The thorough renovation of the 1700s-era building in the historic Copenhagen neighbourhood of Frederiksstaden includes a newly restored façade and a full 2500 square meters of newly laid marble floor. Museum director Anne-Louise Sommer is obviously excited for this Sunday’s reopening.
— Over the past two years we’ve undertaken the most thorough renovation of the museum since Kaare Klint’s original interior design in the 1920s, she shares. We are very thankful that we soon will be able to welcome guests again after the long shutdown. We’ve also used the time to rethink the entire museum experience, so you will notice a new approach to the way our exhibits are designed and communicated. We have a greater focus on the crucial questions of the present, including the green transition, health, and identity. We believe that design, more than ever, can create connections between historic achievements and contemporary global and national challenges. Design is a prism through which we can understand human need, human dreams, and human behaviour in various eras. It’s a field that is developing very quickly, and through our exhibitions, activities, and communications activities, we want to be a living design archive and a space where everyone is welcome.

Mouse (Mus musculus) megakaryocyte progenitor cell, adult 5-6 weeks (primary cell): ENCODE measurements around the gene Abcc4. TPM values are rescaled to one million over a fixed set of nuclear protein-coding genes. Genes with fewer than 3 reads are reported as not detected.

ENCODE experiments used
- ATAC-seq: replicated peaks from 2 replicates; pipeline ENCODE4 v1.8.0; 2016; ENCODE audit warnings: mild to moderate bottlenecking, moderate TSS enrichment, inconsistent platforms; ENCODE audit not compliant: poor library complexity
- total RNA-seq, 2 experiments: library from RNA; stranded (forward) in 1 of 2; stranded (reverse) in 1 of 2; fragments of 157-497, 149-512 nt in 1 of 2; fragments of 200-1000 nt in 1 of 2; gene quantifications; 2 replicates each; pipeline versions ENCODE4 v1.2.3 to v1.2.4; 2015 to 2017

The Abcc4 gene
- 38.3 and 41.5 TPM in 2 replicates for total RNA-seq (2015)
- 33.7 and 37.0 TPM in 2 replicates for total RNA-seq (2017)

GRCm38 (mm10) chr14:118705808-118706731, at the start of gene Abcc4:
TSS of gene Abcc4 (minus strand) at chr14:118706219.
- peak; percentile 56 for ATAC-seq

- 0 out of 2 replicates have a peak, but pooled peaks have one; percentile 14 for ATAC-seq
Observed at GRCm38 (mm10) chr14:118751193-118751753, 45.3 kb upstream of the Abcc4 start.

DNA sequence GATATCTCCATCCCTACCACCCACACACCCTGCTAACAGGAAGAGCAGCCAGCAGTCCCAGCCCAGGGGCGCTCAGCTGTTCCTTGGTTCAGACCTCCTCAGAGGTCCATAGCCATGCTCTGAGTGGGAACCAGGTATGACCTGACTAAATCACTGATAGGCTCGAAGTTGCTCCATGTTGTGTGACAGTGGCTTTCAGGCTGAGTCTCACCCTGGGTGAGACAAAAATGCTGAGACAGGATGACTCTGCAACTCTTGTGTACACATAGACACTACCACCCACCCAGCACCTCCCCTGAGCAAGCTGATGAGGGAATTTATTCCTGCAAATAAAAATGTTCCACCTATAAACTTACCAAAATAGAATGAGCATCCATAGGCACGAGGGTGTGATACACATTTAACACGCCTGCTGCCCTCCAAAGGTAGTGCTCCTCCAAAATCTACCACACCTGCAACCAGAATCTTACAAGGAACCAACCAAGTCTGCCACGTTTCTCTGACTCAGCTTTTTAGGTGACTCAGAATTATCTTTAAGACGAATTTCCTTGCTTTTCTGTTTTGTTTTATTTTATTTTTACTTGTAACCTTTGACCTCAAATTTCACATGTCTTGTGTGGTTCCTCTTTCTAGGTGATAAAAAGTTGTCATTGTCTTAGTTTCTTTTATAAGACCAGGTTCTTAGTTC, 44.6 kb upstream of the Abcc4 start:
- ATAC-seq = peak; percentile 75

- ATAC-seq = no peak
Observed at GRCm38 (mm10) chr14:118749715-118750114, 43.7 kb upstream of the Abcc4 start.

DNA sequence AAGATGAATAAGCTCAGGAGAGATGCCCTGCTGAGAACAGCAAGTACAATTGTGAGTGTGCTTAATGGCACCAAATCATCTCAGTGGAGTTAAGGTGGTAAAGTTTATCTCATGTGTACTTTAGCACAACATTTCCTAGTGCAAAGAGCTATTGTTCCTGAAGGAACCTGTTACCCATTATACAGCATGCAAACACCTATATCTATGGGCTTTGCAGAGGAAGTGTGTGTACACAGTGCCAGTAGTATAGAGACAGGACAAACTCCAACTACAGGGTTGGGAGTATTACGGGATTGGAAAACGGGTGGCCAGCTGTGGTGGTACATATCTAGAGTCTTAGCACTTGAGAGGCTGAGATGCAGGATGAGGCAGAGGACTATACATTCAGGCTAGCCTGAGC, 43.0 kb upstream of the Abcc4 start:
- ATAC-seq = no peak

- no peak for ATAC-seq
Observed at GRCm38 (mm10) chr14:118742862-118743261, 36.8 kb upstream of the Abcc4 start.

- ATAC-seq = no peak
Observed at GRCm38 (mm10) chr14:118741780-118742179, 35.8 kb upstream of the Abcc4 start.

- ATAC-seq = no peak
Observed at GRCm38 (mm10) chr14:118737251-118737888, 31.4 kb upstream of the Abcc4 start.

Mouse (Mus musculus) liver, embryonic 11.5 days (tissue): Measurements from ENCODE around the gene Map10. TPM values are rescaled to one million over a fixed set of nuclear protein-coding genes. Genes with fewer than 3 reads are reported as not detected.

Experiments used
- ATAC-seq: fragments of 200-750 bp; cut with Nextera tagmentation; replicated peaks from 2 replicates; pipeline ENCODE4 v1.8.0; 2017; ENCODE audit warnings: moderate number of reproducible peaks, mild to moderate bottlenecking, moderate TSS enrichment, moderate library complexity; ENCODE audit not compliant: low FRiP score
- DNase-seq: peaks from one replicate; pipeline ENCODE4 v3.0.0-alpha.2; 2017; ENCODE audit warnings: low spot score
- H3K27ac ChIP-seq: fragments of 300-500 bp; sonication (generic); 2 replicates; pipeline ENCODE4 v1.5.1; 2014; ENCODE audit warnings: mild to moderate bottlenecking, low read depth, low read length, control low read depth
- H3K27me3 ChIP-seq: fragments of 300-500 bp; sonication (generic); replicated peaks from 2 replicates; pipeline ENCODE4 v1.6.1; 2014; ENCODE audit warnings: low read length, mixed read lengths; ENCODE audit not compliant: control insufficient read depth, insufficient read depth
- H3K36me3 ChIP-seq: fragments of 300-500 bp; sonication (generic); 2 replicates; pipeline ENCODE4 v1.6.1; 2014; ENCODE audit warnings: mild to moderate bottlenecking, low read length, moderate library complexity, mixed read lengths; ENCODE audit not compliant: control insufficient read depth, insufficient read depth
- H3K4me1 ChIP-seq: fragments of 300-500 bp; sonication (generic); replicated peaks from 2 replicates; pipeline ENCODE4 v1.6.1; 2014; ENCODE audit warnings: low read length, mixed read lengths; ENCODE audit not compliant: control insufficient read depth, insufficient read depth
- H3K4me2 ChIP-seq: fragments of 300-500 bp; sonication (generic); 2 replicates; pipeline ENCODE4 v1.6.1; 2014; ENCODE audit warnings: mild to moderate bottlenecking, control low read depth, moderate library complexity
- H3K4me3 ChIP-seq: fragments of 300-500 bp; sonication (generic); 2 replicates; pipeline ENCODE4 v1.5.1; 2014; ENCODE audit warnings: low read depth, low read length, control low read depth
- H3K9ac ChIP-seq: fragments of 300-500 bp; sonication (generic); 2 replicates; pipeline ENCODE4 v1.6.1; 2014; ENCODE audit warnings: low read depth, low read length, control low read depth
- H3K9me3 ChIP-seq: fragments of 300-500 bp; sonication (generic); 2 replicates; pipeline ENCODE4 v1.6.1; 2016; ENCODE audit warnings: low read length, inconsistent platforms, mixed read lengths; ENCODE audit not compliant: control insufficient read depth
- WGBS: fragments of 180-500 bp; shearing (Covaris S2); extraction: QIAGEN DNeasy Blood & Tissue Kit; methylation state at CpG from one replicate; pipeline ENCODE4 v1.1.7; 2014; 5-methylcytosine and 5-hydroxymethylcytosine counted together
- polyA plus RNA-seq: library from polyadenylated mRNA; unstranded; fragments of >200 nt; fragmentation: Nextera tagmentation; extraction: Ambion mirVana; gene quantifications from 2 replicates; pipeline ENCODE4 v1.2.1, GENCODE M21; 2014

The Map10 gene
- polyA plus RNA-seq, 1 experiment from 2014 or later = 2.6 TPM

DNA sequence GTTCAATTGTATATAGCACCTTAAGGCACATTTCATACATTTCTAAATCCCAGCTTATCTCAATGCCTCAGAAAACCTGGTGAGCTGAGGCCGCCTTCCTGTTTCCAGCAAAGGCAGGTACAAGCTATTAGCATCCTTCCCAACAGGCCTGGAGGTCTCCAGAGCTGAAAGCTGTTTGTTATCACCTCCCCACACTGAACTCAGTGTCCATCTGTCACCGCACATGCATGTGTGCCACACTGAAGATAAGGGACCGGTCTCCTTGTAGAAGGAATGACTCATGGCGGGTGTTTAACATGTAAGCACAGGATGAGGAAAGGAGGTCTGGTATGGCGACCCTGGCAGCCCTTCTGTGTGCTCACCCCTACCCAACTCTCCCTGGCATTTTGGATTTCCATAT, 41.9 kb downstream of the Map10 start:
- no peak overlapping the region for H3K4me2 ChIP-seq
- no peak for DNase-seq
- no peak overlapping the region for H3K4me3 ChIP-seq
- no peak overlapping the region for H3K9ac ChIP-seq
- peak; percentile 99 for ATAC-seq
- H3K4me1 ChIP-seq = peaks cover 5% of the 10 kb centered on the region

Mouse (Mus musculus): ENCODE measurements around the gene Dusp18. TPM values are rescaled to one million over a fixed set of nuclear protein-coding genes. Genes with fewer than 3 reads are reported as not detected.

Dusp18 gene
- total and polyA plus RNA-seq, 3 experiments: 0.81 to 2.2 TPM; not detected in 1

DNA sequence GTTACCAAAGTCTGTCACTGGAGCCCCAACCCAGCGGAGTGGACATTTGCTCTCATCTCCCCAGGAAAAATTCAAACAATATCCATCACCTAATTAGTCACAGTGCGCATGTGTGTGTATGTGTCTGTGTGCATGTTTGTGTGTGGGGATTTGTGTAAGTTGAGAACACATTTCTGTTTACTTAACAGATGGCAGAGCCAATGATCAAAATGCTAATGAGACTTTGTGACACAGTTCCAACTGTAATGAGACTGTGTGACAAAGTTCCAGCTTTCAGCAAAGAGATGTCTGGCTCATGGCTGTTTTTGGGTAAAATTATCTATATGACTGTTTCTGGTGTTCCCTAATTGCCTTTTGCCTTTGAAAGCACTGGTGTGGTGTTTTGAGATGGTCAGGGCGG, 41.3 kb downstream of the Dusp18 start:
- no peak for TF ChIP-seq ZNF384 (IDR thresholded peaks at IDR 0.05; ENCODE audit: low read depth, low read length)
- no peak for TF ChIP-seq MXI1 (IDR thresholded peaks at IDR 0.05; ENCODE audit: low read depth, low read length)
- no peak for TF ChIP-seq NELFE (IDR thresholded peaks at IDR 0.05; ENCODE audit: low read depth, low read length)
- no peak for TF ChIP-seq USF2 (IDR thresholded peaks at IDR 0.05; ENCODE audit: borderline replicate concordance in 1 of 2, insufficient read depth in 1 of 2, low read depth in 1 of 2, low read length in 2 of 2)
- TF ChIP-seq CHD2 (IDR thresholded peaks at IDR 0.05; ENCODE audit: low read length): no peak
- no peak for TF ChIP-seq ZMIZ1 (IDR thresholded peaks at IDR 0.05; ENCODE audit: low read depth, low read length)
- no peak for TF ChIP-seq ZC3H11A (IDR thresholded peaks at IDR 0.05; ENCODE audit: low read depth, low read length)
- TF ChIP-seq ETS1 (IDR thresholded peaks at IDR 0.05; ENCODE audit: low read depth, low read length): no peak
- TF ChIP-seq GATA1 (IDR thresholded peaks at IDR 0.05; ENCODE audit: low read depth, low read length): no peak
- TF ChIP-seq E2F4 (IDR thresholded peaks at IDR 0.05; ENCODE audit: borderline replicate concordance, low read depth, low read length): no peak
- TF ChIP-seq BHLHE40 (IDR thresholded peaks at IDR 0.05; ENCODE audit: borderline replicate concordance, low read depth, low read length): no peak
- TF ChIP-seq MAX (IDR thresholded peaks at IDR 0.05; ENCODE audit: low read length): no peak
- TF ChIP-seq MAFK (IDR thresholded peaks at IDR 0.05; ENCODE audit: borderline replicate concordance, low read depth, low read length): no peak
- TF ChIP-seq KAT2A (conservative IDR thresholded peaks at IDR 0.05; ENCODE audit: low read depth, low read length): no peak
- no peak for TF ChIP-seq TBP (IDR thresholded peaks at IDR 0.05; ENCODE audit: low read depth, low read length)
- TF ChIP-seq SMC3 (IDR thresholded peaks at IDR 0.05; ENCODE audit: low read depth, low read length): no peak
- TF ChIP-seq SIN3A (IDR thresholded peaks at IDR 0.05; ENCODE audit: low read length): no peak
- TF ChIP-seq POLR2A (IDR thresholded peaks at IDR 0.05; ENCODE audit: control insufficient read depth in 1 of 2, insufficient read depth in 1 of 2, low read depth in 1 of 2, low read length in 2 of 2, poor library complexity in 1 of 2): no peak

Among the eight new exhibitions featured in the opening programme, a few stand out a little extra. The future is present focuses on how today’s design solutions respond to challenges of the future such as health, climate, and identity, in a space created by award-winning Danish architecture studio Spacon & X. As an extension of this exhibition, the museum introduces ACUTE, a new experimental space for contemporary art and design where changing exhibitions highlight contemporary themes and new talents.
The contemporary perspective is repeated in the exhibition Powerful Patterns, a playful universe that gives new life to some of the museum’s most colourful patterns, which has been created in cooperation with the Danish fashion designer, artist, and musician Henrik Vibskov. Last but not least, the comprehensive exhibition The Magic of Form — created in cooperation with the Louisiana Museum of Modern Art and Kunsten — takes visitors on a journey through the best of 20th-century furniture, design, crafts, visual arts, and architecture.